Reporters Face Jail if They Don’t Reveal Sources
Two reporters, Matthew Cooper of Time magazine and Judith Miller of the New York Times — neither of whom had anything to do with the leak to Novak — now face as much as 18 months in jail for refusing a court order to testify about their contacts with confidential sources related to the Plame story.
The basic argument in favor of legal protection for a reporter’s pledge of confidentiality is that the public interest is served by making sure that whistle-blowers can take their tales of official wrongdoing to the news media without fear of reprisal. In 49 of the 50 states, plus the District, that argument has carried the day, and a reporter’s privilege of some kind has been recognized either by a “shield law” or by a court decision. Some federal appeals courts have also recognized such a privilege in federal lawsuits brought by private parties.
However, the counterargument is that reporters, no less than other citizens, have a duty to tell the authorities about criminal conduct they may have witnessed. And that persuaded five members of the Supreme Court when it ruled in 1972, in Branzburg v. Hayes, that the First Amendment does not protect journalists from being subpoenaed by a federal grand jury. Justice Byron R. White wrote that there was “no basis for holding that the public interest in law enforcement and in ensuring effective grand jury proceedings is insufficient to override the consequential, but uncertain, burden on news gathering that is said to result from insisting that reporters, like other citizens, respond to relevant questions put to them in the course of a valid grand jury investigation or criminal trial.”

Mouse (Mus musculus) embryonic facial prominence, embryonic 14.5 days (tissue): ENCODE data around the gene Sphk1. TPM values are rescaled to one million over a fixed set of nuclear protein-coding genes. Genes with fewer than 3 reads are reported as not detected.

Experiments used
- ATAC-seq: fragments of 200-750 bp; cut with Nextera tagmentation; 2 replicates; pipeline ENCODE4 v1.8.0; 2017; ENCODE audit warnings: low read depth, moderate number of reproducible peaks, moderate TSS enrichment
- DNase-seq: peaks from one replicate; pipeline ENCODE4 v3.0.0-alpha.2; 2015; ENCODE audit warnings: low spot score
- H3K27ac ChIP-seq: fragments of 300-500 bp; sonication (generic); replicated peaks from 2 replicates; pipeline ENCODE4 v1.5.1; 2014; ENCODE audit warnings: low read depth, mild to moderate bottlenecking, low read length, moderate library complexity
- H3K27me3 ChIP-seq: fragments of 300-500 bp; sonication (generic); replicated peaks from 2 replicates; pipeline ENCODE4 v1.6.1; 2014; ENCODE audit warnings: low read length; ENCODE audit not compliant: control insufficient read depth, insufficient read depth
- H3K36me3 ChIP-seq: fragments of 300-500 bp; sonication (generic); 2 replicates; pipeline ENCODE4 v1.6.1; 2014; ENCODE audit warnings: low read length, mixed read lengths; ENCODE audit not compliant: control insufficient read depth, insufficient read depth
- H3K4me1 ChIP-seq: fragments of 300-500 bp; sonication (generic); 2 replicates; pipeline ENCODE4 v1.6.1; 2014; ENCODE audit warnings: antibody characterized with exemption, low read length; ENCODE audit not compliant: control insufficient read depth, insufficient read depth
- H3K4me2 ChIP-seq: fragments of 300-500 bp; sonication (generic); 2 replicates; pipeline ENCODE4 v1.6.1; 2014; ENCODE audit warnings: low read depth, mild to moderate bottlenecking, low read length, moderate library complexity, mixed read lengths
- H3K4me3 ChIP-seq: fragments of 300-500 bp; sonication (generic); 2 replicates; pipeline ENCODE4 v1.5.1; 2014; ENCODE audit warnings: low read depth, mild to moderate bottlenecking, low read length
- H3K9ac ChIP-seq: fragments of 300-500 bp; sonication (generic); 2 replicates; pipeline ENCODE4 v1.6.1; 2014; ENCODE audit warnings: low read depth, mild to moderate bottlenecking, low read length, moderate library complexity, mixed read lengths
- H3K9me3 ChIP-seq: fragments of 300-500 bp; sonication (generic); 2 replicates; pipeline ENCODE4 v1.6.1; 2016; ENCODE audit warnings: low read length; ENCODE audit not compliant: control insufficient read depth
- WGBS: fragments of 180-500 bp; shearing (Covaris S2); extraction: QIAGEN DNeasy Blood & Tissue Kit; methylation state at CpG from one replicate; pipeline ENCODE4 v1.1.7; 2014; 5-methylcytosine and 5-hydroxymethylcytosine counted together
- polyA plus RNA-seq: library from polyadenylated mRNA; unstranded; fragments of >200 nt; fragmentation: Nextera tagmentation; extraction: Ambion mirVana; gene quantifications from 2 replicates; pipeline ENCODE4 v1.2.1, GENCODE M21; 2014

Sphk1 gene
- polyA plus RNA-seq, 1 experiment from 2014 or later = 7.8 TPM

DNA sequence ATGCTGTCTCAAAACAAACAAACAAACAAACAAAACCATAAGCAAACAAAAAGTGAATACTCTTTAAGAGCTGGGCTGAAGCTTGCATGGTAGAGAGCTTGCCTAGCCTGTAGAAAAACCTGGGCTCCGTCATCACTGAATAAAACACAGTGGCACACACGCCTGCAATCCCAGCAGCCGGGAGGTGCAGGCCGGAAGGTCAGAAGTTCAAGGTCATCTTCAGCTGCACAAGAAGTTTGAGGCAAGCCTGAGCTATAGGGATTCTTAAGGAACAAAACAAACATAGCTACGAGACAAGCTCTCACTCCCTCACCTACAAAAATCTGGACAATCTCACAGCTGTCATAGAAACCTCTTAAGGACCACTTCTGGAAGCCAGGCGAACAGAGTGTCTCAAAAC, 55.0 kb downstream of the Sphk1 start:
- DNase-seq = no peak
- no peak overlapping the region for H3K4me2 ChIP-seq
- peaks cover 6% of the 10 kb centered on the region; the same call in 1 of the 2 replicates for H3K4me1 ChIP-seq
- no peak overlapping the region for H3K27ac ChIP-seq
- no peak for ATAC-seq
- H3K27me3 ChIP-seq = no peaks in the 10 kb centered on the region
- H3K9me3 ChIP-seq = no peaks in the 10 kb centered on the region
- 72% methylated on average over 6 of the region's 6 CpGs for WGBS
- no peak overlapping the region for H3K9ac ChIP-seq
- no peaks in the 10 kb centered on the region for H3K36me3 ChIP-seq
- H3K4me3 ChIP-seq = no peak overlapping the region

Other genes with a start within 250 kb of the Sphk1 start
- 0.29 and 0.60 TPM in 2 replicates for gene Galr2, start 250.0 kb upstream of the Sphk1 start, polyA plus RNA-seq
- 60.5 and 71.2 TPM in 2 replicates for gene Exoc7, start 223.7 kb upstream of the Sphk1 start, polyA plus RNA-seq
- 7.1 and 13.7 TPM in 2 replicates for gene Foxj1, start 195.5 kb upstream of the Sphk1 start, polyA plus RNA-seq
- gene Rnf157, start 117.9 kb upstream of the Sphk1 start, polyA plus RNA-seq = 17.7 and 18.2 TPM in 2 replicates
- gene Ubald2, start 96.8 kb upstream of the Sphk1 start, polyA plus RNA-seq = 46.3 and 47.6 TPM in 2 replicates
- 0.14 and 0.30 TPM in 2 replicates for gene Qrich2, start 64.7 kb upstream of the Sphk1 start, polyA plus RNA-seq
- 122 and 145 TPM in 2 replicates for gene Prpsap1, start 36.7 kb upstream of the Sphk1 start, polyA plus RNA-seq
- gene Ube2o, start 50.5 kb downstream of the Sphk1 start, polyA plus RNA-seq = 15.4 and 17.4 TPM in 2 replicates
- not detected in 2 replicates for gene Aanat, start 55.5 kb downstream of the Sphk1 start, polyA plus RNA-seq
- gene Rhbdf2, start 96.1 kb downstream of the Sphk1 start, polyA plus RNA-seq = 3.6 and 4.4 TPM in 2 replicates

There is no federal “shield law,” though Sen. Christopher J. Dodd (D-Conn.) has proposed one since the Miller and Cooper cases. Chief Judge Thomas F. Hogan of the U.S. District Court in Washington cited Branzburg in ordering Cooper and Miller to testify.
After Branzburg, the Justice Department promised, in effect, not to abuse its power to subpoena reporters. Department guidelines instruct federal prosecutors to seek only the minimum of reporters’ testimony essential to resolve a case, when all other alternatives have been exhausted. But, as Hogan noted in his rulings, those guidelines are voluntary and do not give reporters a right to sue if they think the department has violated them. Hogan added that he believed that Patrick J. Fitzgerald, the special counsel in charge of the Justice Department’s investigation, had acted in accordance with the guidelines anyway.
Branzburg and the DoJ policy appear to strike the correct balance. While protecting whistle blowers and ensuring press access to information are values worth protecting, they shouldn’t be allowed to interfere with criminal investigations. Indeed, even lawyer-client privilege–more sacrosanct than the more informal journalist-source priviledge–has an exception for actual knowledge of criminal acts.